Is it therefore right that because I feel it’s important to remember WW1 in Africa that others should too? How do I reconcile my views on remembrance with peoples who have different traditions of remembering and who don’t see the same events in the way I do? (the Mendi is my favourite example) In Africa, as I’m sure there are examples elsewhere, the situation is complex. Generally, the people doing the remembering today of events 100 years ago are now the minority – in terms of local political power and policy determination. Those who don’t (yet) see or recognise the war as significant for their identity have other events they regard as important and see the events of 100 years before as a time of suppression and hardship, something they were part of but not involved or engaged in. Should they be forced or encouraged to adopt what is perceived in certain circles to be the dominant thinking or ideology? Should we be forcing/encouraging ways to remember on a peoples who haven’t engaged and won’t unless there’s political or economic mileage in doing so? It goes both ways . . . how accommodating would we be to others telling us we should remember/put up a reminder to them of a time gone by in our environment? How do we align our cultures which are distinct yet integrated?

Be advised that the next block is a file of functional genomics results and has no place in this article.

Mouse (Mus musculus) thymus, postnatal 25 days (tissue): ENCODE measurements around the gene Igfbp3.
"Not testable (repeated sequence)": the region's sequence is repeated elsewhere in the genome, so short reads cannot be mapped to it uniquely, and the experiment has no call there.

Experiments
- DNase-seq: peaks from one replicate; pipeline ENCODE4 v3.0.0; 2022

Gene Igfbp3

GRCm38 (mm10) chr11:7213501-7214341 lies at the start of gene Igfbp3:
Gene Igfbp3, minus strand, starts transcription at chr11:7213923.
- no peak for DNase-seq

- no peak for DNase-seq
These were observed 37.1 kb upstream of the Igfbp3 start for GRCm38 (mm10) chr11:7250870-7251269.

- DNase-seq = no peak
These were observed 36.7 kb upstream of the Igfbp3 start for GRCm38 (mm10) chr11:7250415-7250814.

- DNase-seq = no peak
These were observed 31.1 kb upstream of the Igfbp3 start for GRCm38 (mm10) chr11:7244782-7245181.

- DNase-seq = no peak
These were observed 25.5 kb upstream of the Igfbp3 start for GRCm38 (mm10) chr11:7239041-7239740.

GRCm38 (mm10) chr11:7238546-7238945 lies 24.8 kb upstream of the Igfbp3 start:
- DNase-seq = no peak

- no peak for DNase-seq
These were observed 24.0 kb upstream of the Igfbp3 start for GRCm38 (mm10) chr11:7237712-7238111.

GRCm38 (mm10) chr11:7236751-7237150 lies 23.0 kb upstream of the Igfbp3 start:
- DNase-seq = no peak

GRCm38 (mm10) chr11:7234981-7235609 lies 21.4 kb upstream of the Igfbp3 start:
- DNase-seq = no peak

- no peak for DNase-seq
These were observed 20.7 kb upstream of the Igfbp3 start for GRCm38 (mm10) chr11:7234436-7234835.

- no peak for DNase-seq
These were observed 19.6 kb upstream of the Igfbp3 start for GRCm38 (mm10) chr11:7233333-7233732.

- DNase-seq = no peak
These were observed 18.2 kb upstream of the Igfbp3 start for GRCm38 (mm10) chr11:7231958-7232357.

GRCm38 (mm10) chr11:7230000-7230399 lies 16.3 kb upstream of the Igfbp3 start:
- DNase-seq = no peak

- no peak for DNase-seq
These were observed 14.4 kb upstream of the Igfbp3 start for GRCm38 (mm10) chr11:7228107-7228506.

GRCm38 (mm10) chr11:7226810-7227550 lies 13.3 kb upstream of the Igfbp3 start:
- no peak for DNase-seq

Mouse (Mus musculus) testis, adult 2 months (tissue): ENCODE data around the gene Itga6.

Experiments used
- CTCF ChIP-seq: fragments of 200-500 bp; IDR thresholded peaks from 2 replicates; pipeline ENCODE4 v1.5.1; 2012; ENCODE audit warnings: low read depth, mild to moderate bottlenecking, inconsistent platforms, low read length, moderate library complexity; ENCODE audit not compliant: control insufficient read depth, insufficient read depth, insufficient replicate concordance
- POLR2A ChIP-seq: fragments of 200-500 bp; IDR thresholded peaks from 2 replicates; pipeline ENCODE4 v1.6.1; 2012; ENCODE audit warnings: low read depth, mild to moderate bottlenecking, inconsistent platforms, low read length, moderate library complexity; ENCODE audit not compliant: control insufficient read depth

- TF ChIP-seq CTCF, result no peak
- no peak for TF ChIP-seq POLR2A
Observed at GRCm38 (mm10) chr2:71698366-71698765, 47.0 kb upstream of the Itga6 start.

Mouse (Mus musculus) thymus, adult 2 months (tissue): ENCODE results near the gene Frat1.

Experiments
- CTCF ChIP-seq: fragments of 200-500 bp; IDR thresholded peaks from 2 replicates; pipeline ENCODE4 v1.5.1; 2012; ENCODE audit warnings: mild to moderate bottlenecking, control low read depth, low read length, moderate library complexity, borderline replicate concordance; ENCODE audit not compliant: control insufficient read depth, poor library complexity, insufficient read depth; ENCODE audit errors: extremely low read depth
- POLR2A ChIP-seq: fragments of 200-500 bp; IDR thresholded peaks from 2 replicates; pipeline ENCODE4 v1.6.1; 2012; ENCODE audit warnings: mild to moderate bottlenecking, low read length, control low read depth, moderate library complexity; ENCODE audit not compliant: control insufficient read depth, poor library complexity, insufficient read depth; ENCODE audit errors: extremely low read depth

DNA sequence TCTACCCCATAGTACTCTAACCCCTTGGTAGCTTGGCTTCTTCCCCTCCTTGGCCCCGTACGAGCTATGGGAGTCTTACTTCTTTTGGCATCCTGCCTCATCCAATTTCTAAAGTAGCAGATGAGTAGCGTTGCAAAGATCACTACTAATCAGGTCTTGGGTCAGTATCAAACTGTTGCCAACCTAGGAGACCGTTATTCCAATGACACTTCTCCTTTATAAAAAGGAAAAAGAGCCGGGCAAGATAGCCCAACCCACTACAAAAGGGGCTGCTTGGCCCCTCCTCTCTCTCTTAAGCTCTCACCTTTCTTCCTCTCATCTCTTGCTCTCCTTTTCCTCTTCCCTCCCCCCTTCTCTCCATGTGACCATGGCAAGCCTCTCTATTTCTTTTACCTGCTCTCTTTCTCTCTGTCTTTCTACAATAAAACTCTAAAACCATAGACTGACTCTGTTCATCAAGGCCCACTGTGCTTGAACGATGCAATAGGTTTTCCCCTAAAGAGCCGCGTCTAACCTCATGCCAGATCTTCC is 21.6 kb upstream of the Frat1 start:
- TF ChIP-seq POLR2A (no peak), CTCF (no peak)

These are questions which challenge me as an historian and as a citizen of this world.  It prompts a need to engage with diverse groups on an equal footing to gain insight and understanding. Yet, I’m not sure we’ll ever get to a satisfactory answer for all. Irrespective, I strongly feel that we should record and preserve our past – as truthfully and objectively as possible – in some form or other so that we and future generations can look back and understand how we got to where we have and hopefully learn from the mistakes of our forebears.

Some thoughts on African burials in World War 1